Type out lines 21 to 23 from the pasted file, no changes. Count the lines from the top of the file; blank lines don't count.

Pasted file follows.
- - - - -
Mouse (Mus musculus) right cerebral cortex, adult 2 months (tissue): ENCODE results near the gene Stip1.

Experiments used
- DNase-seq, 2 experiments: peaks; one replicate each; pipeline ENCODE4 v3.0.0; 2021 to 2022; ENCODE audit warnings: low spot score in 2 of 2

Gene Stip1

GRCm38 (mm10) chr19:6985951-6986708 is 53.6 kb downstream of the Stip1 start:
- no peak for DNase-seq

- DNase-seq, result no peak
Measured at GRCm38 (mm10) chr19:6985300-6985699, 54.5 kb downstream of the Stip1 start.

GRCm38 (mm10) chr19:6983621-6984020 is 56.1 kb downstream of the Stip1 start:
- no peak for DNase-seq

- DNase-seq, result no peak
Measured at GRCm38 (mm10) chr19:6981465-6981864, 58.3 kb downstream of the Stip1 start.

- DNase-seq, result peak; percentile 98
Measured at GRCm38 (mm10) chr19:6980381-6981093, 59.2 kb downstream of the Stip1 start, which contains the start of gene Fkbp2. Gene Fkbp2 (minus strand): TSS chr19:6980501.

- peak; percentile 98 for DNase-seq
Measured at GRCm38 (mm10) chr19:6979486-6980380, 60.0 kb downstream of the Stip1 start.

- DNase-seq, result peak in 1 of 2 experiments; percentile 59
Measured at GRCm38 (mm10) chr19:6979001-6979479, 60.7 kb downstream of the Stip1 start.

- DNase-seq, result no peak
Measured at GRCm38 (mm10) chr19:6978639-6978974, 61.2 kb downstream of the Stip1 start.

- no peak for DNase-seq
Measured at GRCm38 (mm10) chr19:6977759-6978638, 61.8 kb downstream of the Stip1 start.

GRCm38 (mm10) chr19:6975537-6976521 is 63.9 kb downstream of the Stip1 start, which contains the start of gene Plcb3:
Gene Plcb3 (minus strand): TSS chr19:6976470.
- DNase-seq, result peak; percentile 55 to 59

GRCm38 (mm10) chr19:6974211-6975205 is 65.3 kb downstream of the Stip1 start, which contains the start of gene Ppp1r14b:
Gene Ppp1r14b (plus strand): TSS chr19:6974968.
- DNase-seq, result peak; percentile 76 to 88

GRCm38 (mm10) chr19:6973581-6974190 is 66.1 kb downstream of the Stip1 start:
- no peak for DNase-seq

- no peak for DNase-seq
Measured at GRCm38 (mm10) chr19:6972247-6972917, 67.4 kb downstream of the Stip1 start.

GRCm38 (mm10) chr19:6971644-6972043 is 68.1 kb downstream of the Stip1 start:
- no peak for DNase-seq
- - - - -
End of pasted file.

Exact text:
- no peak for DNase-seq
Measured at GRCm38 (mm10) chr19:6977759-6978638, 61.8 kb downstream of the Stip1 start.

GRCm38 (mm10) chr19:6975537-6976521 is 63.9 kb downstream of the Stip1 start, which contains the start of gene Plcb3: